In March 1998 he was part of the Indian team that defeated Australia. In Kolkata, he took three wickets having opened the bowling with his medium pace. Ganguly was part of the Indian team that competed in the 1999 Cricket World Cup in England. During the match against Sri Lanka at Taunton, India chose to bat. After Sadagoppan Ramesh was bowled, Ganguly scored 183 from 158 balls, hitting 17 fours and seven sixes. It became the second highest score in World Cup history and the highest by an Indian in the tournament. His partnership of 318 with Rahul Dravid is the highest overall score in a World Cup and is the second highest in all ODI cricket. In 1999–00, India lost Test series to both Australia and South Africa that involved a combined total of five Tests. Ganguly struggled scoring 224 runs at 22.40, however his ODI form was impressive, with five centuries over the season taking him to the top of the PwC One Day Ratings for batsmen.

In 2000, after the match-fixing scandal by some of the players of the team, Ganguly was named the Captain of the Indian cricket team. The decision was spurred due to Tendulkar stepping down from the position for his health, and Ganguly being the vice-captain at that time. He began well as a captain, leading India to a series win over South Africa in the five-match one day series and led the Indian team to the finals of the 2000 ICC Knock-Out Trophy.

In the next Test match at Trent Bridge he made 136, thus becoming only the third batsman to make a century in each of his first two innings (after Lawrence Rowe and Alvin Kallicharran). He shared a 255-run stand with Sachin Tendulkar, which became at that time the highest partnership for India against any country for any wicket outside India. The Test again ended in a draw, handing England a 1–0 series victory.

Weeks after his successful tour of England, Ganguly eloped with childhood sweetheart Dona Roy. The bride and groom's family were sworn enemies at that point and this news caused uproar between them. However, both families reconciled and a formal wedding was held in February 1997. Same year, Ganguly scored his maiden ODI century by hitting 113, opposed to Sri Lanka's team total of 238. Later that year, he won four consecutive man of the match awards, in the Sahara Cup with Pakistan; the second of these was won after he took five wickets for 16 runs off 10 overs, his best bowling in an ODI. After a barren run in Test cricket his form returned at the end of the year with three centuries in four Tests all against Sri Lanka.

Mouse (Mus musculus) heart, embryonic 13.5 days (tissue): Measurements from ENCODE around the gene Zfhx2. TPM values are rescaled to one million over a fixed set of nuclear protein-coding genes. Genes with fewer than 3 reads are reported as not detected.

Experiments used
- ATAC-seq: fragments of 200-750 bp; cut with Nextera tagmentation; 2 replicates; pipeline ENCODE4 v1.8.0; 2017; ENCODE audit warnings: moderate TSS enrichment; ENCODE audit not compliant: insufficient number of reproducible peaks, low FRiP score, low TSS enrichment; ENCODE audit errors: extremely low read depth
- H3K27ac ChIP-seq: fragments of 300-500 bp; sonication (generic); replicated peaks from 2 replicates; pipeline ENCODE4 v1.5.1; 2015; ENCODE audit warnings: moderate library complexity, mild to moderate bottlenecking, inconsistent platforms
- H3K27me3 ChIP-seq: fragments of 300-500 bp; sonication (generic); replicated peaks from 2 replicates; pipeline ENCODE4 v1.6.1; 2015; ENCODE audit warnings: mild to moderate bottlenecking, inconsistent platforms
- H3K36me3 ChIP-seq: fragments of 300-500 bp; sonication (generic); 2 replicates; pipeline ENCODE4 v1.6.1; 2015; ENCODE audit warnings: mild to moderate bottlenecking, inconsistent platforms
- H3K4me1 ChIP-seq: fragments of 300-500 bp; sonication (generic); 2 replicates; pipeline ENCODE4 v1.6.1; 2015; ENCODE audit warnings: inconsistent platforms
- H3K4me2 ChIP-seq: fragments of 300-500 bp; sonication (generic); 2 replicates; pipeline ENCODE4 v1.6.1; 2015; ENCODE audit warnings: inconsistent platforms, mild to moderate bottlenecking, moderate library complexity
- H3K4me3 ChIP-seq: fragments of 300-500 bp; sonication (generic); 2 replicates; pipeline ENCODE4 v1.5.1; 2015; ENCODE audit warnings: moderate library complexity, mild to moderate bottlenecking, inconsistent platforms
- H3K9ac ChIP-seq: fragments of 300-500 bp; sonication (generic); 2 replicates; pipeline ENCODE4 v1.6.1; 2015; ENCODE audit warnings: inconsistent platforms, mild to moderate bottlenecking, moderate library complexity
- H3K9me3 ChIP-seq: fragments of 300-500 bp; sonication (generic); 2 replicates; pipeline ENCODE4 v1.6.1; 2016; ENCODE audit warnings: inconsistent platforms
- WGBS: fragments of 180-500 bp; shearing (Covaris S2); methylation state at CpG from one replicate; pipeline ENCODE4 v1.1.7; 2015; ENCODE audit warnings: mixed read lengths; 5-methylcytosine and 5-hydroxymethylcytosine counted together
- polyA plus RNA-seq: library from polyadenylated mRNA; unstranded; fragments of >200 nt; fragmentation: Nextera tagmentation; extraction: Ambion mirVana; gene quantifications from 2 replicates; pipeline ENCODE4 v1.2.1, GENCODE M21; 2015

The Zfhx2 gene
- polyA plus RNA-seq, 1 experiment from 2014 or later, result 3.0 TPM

In March 1998 he was part of the Indian team that defeated Australia. In Kolkata, he took three wickets having opened the bowling with his medium pace. Ganguly was part of the Indian team that competed in the 1999 Cricket World Cup in England. During the match against Sri Lanka at Taunton, India chose to bat. After Sadagoppan Ramesh was bowled, Ganguly scored 183 from 158 balls, hitting 17 fours and seven sixes. It became the second highest score in World Cup history and the highest by an Indian in the tournament. His partnership of 318 with Rahul Dravid is the highest overall score in a World Cup and is the second highest in all ODI cricket. In 1999–00, India lost Test series to both Australia and South Africa that involved a combined total of five Tests. Ganguly struggled scoring 224 runs at 22.40, however his ODI form was impressive, with five centuries over the season taking him to the top of the PwC One Day Ratings for batsmen.

In 2000, after the match-fixing scandal by some of the players of the team, Ganguly was named the Captain of the Indian cricket team. The decision was spurred due to Tendulkar stepping down from the position for his health, and Ganguly being the vice-captain at that time. He began well as a captain, leading India to a series win over South Africa in the five-match one day series and led the Indian team to the finals of the 2000 ICC Knock-Out Trophy.